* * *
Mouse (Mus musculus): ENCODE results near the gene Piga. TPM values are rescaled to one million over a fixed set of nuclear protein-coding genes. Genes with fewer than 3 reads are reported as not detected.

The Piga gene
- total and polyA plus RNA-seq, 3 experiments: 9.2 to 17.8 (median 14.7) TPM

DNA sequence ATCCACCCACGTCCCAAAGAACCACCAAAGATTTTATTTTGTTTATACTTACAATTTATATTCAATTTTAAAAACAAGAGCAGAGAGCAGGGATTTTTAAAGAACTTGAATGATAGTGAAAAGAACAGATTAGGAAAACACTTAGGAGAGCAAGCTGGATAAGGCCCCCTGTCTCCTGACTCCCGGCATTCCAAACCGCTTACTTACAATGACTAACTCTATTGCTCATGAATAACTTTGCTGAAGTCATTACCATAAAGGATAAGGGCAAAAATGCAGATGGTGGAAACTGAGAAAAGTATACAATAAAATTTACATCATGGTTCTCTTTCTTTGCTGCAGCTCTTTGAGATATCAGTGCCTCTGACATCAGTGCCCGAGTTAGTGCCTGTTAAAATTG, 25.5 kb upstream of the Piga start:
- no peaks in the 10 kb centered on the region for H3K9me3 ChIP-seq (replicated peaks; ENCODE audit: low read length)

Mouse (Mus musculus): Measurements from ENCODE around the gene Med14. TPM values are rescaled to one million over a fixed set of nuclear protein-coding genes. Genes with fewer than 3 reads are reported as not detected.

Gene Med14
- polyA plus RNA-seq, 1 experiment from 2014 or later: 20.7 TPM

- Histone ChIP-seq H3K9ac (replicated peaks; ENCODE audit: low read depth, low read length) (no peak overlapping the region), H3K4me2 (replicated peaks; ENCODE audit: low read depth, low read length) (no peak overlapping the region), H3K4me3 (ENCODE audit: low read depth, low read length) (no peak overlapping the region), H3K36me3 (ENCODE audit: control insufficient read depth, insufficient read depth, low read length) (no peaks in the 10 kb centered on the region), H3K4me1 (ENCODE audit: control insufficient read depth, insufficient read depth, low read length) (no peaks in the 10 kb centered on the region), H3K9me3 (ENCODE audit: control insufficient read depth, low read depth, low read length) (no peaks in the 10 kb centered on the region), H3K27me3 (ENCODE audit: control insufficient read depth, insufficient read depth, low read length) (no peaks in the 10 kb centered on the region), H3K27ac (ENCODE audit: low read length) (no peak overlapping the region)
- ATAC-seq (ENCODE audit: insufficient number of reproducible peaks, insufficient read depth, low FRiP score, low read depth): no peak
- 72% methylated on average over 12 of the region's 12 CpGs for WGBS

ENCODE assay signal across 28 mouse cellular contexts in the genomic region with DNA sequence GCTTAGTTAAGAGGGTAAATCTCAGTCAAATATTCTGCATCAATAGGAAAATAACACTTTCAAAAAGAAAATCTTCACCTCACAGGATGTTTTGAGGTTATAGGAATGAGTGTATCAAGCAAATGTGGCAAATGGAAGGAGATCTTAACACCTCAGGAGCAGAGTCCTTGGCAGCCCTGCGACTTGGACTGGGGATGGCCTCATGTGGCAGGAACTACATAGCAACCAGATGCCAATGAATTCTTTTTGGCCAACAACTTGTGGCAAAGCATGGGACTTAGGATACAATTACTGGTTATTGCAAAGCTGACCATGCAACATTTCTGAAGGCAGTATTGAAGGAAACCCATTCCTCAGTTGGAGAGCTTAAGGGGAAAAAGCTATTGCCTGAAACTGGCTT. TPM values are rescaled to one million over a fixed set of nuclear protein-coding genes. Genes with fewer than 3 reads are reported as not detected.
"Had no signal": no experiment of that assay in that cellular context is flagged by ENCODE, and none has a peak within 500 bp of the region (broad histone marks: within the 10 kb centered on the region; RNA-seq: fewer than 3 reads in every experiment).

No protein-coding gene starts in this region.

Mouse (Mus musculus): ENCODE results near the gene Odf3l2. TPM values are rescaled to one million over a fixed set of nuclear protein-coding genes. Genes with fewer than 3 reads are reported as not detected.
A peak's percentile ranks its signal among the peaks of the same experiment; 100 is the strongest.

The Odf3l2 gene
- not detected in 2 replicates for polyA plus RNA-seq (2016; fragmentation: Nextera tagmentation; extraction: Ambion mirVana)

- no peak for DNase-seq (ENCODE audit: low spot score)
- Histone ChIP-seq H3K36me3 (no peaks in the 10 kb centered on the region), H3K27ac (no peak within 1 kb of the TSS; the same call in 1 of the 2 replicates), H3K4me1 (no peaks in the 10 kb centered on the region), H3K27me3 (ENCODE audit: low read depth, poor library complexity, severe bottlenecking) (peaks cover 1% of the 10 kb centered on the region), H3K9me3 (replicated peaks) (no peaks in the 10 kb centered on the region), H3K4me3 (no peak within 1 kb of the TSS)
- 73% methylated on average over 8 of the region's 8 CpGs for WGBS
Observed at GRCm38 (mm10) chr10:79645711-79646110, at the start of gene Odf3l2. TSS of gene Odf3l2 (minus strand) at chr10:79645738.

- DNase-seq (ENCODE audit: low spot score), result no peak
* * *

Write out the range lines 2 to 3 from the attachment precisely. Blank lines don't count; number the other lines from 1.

The Piga gene
- total and polyA plus RNA-seq, 3 experiments: 9.2 to 17.8 (median 14.7) TPM